A heuristic evaluation also helps you to see if you covered major usability aspects, and if your product is user-friendly or not. Basically, it helps you take a break from designing, rewind and go back to the product requirements that you started with. At some point, it becomes important to see if you are still in-line with those requirements, or if you went off-track.
Step 8: Doing user research, round-two!
This time, the user research has to be more ‘to-the-point’ and direct, because now you have an MVP to show your users, and ask for their feedback. At this stage, the aim of your user research is to get insights about whether your product is solving their problem or not, and whether they like it or not. You can conduct personal interviews to test your product, and see if the users understand the functionality, or if they need some help using it.
Based upon the insights of your research at this phase, you can always modify your product and make changes to make it more user-friendly.
Step 9: Making small changes and final release!
As you complete the changes suggested by the users in the second phase of user research, you should now move on to communicating with the developers about the project, and helping the development team pick up from there. As a designer, your job doesn’t end here.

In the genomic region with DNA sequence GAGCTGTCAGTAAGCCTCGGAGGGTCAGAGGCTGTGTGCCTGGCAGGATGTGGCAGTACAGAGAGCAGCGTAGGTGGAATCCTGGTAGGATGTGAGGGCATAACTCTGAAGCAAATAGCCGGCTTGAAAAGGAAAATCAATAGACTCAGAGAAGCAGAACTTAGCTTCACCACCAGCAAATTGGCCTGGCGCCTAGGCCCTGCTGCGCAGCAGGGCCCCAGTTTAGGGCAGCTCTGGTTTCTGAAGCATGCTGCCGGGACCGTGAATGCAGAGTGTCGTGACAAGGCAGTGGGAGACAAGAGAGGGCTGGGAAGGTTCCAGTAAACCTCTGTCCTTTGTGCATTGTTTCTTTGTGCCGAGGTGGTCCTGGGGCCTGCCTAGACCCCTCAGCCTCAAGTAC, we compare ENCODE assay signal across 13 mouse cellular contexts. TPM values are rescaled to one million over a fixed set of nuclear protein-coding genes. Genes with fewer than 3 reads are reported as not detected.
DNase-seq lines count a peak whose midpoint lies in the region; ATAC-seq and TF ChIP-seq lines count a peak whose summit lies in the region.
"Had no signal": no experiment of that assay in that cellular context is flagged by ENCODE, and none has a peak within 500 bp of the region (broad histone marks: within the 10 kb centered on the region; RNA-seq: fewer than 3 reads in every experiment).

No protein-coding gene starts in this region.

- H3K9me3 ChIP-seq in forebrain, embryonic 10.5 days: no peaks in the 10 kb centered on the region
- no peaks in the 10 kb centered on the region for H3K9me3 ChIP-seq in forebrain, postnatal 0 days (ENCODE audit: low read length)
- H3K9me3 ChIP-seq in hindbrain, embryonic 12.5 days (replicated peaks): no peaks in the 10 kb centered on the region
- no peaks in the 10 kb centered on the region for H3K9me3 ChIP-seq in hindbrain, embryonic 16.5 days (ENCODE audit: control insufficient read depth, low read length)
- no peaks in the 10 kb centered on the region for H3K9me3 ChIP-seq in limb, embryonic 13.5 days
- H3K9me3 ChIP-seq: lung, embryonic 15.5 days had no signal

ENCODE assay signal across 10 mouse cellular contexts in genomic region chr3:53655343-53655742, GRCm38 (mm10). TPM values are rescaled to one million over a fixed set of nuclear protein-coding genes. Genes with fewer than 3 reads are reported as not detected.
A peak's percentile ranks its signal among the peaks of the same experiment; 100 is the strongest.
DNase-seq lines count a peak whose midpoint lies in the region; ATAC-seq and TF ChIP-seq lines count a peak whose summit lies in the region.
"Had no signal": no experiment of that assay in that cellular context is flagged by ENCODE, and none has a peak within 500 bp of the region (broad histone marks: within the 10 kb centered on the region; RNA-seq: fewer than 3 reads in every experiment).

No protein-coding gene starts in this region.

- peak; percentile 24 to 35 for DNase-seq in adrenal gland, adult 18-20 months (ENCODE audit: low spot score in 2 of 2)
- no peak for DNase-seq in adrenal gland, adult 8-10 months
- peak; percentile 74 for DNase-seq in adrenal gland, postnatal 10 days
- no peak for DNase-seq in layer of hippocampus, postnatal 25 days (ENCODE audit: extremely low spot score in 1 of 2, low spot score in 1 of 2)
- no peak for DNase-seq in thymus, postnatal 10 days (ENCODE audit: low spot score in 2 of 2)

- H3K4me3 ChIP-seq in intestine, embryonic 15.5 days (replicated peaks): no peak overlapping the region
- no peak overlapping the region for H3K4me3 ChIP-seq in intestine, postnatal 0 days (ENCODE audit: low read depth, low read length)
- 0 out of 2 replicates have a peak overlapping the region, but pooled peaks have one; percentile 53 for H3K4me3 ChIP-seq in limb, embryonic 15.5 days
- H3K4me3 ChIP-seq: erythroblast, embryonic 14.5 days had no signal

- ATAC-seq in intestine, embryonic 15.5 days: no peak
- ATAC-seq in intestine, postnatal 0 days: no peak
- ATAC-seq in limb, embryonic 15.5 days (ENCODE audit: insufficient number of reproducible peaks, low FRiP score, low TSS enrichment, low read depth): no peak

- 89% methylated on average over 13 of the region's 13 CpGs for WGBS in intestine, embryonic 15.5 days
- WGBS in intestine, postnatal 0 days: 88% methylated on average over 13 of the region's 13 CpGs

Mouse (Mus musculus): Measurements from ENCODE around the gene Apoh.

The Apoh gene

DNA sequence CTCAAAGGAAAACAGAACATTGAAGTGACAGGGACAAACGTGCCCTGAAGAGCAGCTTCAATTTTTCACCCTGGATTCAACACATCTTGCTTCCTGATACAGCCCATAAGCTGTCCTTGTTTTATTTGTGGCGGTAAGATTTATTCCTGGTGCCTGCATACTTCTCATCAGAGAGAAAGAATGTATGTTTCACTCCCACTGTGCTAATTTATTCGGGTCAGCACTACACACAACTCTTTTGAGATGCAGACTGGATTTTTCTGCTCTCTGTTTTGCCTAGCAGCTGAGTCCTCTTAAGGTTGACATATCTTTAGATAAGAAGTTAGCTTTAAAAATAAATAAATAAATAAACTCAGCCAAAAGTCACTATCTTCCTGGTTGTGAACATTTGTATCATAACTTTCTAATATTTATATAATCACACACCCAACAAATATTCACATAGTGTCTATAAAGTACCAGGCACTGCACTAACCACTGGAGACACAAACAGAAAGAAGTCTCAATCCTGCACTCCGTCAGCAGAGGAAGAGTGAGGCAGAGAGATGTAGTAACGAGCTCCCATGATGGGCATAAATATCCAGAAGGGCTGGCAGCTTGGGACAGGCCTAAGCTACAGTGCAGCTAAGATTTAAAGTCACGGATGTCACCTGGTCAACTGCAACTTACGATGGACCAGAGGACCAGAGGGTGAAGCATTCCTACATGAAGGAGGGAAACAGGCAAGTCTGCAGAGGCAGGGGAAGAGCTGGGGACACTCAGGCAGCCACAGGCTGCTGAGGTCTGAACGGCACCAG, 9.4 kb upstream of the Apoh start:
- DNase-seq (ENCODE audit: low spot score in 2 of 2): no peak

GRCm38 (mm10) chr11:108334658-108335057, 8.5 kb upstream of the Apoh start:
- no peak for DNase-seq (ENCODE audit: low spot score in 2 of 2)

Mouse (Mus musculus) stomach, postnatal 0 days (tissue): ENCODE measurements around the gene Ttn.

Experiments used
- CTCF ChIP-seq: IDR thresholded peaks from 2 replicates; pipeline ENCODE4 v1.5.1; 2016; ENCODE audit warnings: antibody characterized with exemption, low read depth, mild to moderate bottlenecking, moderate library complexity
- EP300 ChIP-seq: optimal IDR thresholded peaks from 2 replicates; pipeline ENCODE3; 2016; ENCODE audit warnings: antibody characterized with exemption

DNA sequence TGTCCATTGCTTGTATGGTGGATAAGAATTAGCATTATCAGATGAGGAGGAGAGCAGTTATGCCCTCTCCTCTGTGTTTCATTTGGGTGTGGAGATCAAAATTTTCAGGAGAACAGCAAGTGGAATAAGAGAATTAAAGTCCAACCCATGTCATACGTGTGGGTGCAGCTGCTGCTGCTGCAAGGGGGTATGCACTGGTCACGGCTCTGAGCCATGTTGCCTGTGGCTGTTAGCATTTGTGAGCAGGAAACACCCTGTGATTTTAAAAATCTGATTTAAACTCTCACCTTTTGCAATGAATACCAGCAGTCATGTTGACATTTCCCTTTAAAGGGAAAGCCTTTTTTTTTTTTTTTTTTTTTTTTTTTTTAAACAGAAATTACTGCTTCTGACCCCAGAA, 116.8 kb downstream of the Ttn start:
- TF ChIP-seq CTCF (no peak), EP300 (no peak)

Step 10: Taking that extra step to be a great designer!
Many designers think that submitting final screens and source files is where your responsibility ends. Well, technically you have done everything that was asked of you, but practically, there is a lot that has to be done even now. Designing screens was your job, but giving life to those screens is a developer’s job, and many times due to lack of proper communication, the screens that are developed look nothing like the designs in the source file. Communicating with the client and the developers, even after the designs are complete, is a best practice that you can develop, to make sure that everything is pixel-perfect.
It reflects your professionalism and dedication towards your craft. You have put so much thought and work into those screens, would you now let a developer do injustice to them?
Your designs are your craft, and any live website that you have designed can really add a lot of potential to your portfolio. It can give you more work in the future and make your profile stand out in the pool of designers.